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Matthew Henry

Matthew Henry's Complete Commentary - Psalms 82:1-5

We have here, I. God's supreme presidency and power in all councils and courts asserted and laid down, as a great truth necessary to be believed both by princes and subjects (Ps. 82:1): God stands, as chief director, in the congregation of the mighty, the mighty One, in coetu fortis?in the councils of the prince, the supreme magistrate, and he judges among the gods, the inferior magistrates; both the legislative and the executive power of princes is under his eye and his hand. Observe here, 1.... read more

John Gill

John Gills Exposition of the Bible Commentary - Psalms 82:3

Defend the poor and fatherless ,.... Or, judge F4 שפטו "judicate", V. L. Pagninus, Montanus, Musculus, Junius & Tremellius, Gejerus, Michaelis. them; such as have no money to enter and carry on a suit, and have no friends to assist and advise them, and abide by them; these should be taken under the care and wing of judges; their cause should be attended to, and justice done them; their persons should be protected, and their property defended and secured for, since they are called... read more

Adam Clarke

Adam Clarke's Commentary on the Bible - Psalms 82:3

Defend the poor - You are their natural protectors under God. They are oppressed: punish their oppressors, however rich or powerful: and deliver them. read more

John Calvin

John Calvin's Commentary on the Bible - Psalms 82:3

Verse 3 3Determine the cause of the poor and the orphan. We are here briefly taught that a just and well-regulated government will be distinguished for maintaining the rights of the poor and afflicted. By the figure synecdoche, one part of equitable administration is put for the whole; for it cannot be doubted that rulers are bound to observe justice towards all men without distinction. But the prophet, with much propriety, represents them as appointed to be the defenders of the miserable and... read more

Spence, H. D. M., etc.

The Pulpit Commentary - Psalms 82:1-8

Corruptio optimi pessima est. We have here a vivid picture of the corruption of men, supposed to be, and who should have been, the best in Israel. It refers to the judges, and tells them how judges are judged ( Acts 23:3 ). And it may be applied to all misuse of power or abuse of trust, where, when, or howsoever any may be guilty thereof. This short psalm tells much concerning— I. THE DIVINE ESTIMATE OF NATIONS SUCH AS ISRAEL . They are "the congregation of God." This... read more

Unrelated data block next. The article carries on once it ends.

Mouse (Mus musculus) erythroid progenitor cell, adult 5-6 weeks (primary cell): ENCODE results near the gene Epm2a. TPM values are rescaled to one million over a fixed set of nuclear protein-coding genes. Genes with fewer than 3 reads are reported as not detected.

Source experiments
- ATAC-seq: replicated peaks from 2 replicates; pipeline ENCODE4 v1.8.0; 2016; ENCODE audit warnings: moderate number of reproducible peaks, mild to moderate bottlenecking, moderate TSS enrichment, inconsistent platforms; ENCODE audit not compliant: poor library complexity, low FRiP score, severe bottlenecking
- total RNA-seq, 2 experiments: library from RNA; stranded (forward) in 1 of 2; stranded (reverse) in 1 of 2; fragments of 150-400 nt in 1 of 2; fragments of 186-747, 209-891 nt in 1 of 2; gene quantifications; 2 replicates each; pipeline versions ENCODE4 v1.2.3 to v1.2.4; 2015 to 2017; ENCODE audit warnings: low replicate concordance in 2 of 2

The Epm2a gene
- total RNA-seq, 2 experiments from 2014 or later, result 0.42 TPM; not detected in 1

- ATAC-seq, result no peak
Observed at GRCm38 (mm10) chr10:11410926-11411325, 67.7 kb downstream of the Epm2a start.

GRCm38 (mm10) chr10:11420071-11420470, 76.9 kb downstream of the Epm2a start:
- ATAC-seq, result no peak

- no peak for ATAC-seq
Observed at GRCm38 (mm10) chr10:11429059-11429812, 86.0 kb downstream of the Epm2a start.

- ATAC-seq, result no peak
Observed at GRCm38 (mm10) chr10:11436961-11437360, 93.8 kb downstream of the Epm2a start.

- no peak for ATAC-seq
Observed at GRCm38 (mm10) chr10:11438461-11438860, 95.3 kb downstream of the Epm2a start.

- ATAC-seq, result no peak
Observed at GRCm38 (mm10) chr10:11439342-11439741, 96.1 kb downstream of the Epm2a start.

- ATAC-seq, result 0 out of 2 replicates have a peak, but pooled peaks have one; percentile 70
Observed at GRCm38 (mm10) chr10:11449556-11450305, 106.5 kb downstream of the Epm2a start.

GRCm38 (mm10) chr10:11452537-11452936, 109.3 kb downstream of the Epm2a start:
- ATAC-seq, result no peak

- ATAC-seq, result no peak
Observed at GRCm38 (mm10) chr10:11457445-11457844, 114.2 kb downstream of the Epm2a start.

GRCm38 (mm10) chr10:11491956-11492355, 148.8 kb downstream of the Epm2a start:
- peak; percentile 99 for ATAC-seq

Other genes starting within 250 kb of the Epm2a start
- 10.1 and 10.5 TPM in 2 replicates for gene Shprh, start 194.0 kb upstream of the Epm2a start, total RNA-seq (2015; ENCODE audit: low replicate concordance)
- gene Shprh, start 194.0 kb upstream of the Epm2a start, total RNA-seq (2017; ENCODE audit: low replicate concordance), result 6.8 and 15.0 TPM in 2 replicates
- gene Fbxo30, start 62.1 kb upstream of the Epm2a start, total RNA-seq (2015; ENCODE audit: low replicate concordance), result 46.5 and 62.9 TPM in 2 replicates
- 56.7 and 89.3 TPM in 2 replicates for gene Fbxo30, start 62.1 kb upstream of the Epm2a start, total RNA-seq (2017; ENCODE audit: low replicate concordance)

Spence, H. D. M., etc.

The Pulpit Commentary - Psalms 82:1-8

A solemn rebuke addressed to those who, pledged by their office to uphold the Law, had trampled upon it for their own selfish ends. I. GOD 'S RELATION TO RULERS . ( Psalms 82:1 .) 1 . He has appointed them to a Divine work. They are to represent the justice and righteousness of God. 2 . He holds them responsible for their manner of doing it. Judges them. II. THE RIGHT USE AND THE ABUSE OF RESPONSIBLE POWER . (Verses 2-4.) 1 . The right... read more

Spence, H. D. M., etc.

The Pulpit Commentary - Psalms 82:3

Defend the poor and fatherless ; literally, judge them . "Do not deny them justice; do not refuse to hear their cause" (comp. Isaiah 1:23 ; Jeremiah 5:28 ). Do justice to the afflicted and needy. After consenting to hear their cause, be sure thou doest them justice. These commands are covert reproaches. read more

Spence, H. D. M., etc.

The Pulpit Commentary - Psalms 82:3

The claims of the poor. This verse suggests four classes. The "poor" are those who have little or no money. The "fatherless" are those who have no defenders and friends. The "afflicted" are those who have to bear actual suffering. And the "needy" are those who have reasonable wants which they cannot satisfy. And in these senses we have the poor always with us; and whensoever we will we may do them good. The immediate application of the passage is to persons in authority who may defend the... read more

Albert Barnes

Albert Barnes' Notes on the Whole Bible - Psalms 82:3

Defend the poor and fatherless - literally, judge; that is, Pronounce just judgment; see that right is done to them. This is required everywhere in the Scriptures. The meaning is not that judgment is to be pronounced in their favor because they are poor, or because they are orphans, for this would be to do what they had just been charged with as in itself wrong, accepting of persons; that is, showing favor on account of condition or rank, rather than on account of a just claim. The idea is,... read more

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